Research News

Researchers Reveal Molecular Mechanisms Underlying PIWI Translocation from the piRNA-producing Factory to piRNA-functioning Platform

Source: Time: 2024-03-21

In a study published in Nature Communications, researchers led by Drs. LIU Mofang from the Center for Excellence in Molecular Cell Science, Shanghai Institute of Biochemistry and Cell Biology, Chinese Academy of Sciences, DING Deqiang from Tongji University, and WANG Xin from the Hangzhou Advanced Institute, UCAS, have discovered that piRNA loading facilitates the translocation of mouse PIWI (MIWI) protein from the intermitochondrial cement (IMC) to the chromatoid body (CB) during spermatogenesis in mice. 

PIWI proteins and its interacting small noncoding RNAs, i.e., piRNAs are specifically expressed in animal germ cells, which forms PIWI/piRNA complex to suppress transposable elements and regulate protein-coding genes, thereby contributing to germ cell development and fertility in animals. Germ granules, membrane-less organelles found in the cytoplasm of germ cells, known as the cellular sites for RNA metabolism, play critical roles during spermatogenesis in animals. Previous studies have shown that the PIWI/piRNA machinery is associated with specific germ granules in male germ cells. In particular, the IMC and CB, located between mitochondrial clusters and around the cell nucleus, respectively, are considered as the central sites for piRNA processing and functionality. The IMC is present in the early stages of spermatogenesis and disappears by the spermatid stage, whereas the CB becomes prominent as the IMC fades, eventually forming a singular punctate structure within spermatids.

Mouse PIWI proteins, including MIWI, MILI, and MIWI2, are specifically expressed in male germ cells, which are spatiotemporally regulated during spermatogenesis. MIWI protein is initially expressed in pachytene spermatocytes and recruited to the IMC through interaction with the mitochondrion-anchored Tudor domain-containing protein TDRKH for piRNA processing in mid-pachytene spermatocytes. Thereafter, MIWI is enriched in the CB in round spermatids, where it, in complex with piRNAs, is involved in post-transcriptionally regulating transposon and protein-coding mRNA transcripts. Despite these insights, the mechanism underlying the sequential translocation of MIWI from the piRNA-producing IMC to the piRNA-functioning CB during spermatogenesis has remained an open question.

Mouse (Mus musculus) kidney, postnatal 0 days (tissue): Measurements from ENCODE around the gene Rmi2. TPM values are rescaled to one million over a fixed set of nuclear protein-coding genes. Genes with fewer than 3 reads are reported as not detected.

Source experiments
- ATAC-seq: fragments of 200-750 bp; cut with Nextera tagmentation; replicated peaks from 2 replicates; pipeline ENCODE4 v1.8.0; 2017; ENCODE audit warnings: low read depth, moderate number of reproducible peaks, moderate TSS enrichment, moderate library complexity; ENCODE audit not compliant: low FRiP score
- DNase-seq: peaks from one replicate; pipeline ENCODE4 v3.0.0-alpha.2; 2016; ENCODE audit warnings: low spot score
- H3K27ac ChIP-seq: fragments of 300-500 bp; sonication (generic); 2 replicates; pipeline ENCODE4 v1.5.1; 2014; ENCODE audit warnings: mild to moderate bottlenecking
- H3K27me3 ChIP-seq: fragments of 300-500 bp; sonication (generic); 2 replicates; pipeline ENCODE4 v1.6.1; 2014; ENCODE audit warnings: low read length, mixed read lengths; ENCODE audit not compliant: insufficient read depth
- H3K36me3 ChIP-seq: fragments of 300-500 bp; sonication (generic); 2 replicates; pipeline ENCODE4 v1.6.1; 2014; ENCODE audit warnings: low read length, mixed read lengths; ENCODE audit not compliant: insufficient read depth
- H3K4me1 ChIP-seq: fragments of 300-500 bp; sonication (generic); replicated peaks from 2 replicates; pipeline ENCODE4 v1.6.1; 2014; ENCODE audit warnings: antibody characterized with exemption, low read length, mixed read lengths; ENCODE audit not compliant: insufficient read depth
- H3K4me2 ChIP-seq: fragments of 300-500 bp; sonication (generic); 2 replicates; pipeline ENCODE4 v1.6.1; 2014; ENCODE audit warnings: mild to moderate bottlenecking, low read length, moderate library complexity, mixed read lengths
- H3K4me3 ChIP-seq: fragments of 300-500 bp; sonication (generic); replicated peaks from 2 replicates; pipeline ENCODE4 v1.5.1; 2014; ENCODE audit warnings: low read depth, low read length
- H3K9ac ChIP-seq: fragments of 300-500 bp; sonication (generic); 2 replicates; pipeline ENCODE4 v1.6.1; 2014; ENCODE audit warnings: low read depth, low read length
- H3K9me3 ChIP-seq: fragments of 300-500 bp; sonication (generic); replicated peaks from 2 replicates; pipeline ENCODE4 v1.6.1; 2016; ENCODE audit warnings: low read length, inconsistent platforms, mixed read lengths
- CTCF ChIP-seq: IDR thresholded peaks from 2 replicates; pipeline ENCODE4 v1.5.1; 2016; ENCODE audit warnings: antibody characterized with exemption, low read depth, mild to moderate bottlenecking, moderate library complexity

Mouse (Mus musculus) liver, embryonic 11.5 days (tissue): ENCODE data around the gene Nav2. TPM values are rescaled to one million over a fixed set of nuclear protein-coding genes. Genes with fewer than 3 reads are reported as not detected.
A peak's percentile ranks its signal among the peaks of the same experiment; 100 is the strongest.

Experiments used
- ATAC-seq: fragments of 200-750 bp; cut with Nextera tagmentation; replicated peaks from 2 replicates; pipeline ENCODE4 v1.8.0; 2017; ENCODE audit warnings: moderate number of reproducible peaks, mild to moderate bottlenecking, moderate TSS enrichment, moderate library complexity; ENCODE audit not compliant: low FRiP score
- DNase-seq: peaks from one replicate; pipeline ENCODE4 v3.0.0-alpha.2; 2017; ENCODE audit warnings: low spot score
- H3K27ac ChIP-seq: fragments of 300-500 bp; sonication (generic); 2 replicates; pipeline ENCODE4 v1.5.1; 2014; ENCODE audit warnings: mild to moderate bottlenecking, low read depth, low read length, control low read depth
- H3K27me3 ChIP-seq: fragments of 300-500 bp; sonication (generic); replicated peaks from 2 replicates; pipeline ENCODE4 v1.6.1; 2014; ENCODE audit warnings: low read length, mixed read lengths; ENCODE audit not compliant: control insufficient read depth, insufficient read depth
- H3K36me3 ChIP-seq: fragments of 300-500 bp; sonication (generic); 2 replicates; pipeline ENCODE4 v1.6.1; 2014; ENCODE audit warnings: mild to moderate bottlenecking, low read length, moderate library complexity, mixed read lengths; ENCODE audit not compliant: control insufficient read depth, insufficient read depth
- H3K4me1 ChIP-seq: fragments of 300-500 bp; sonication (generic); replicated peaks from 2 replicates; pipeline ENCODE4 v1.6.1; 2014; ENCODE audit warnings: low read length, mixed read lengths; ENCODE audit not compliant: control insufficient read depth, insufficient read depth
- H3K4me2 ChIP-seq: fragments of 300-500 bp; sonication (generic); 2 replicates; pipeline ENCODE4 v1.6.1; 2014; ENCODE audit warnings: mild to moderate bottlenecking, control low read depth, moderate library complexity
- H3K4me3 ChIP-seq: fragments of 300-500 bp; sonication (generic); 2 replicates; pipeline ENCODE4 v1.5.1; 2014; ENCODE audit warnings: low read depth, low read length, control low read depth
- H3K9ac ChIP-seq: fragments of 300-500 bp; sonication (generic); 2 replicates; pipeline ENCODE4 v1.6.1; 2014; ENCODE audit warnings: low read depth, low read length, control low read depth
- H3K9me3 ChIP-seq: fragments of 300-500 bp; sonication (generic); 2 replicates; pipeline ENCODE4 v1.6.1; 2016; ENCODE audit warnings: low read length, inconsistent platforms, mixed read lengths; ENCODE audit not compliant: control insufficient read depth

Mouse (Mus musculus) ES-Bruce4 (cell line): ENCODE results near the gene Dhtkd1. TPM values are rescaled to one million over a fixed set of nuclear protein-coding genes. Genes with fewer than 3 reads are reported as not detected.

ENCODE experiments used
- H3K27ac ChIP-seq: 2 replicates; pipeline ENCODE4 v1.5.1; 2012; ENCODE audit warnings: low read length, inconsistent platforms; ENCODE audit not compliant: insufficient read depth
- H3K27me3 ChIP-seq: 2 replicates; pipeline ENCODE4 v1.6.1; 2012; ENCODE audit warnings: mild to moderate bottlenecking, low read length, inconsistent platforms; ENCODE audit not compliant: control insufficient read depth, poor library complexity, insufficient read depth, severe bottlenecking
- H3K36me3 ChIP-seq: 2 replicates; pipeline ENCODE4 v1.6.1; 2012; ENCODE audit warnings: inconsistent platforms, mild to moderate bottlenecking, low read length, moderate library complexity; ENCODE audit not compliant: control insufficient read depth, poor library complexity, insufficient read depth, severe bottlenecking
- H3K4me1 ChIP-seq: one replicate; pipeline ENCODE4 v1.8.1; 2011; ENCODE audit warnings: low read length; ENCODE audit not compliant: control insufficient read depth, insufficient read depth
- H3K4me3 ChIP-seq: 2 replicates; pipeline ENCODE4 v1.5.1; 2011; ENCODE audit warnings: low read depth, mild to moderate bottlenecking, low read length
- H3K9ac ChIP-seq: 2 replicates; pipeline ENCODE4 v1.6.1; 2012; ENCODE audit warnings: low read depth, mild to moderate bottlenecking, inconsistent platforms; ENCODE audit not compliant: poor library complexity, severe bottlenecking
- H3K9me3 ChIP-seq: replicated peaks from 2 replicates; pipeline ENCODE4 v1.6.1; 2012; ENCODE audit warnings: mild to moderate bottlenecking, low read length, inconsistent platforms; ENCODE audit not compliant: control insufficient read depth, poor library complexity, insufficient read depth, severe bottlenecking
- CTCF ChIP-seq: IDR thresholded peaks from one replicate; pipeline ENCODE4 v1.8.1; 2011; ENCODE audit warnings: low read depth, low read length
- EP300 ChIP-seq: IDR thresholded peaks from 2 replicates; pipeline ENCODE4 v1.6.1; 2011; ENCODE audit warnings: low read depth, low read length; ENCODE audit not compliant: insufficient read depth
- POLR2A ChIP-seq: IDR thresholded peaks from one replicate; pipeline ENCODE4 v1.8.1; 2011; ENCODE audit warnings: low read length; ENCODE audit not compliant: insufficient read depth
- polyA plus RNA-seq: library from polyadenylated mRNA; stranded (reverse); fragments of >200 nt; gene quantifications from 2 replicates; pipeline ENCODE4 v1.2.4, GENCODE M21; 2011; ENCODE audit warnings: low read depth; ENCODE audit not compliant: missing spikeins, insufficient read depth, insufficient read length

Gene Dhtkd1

Considering that MIWI is initially recruited to the IMC by TDRKH for piRNA processing and then localized to the CB in complex with piRNAs, the authors hypothesized that piRNA loading could be instrumental in the translocation of MIWI from the IMC to CB during spermatogenesis in mice. To test this hypothesis, the authors generated two piRNA loading-defective Miwi mutant mouse models (MiwiYY/YY and MiwiYK/YK). They found that both MIWI mutant proteins were correctly located to the IMC in spermatocytes, but failed to transport to the CB in round spermatids, underscoring the crucial role of piRNA binding to sequential translocation of MIWI from the IMC to CB during spermatogenesis. Their mechanistic studies revealed that piRNA loading weakens MIWI interaction with TDRKH, thereby allowing MIWI dissociation from the IMC. Without TDRKH binding, arginine residues at the N-terminal domain of MIWI are exposed and then methylated by PRMT5 (Protein arginine methyltransferase 5). This modification enhances MIWI binding to another Tudor family protein TDRD6, leading to its recruitment to the CB. The authors further showed that piRNA loading-deficient mutations in Miwi impair piRNA production and MIWI stability, leading to spermiogenic failure and male infertility in mice. Collectively, these findings establish the critical role of piRNA loading in MIWI translocation during spermatogenesis, offering new insights into piRNA biology in mammals.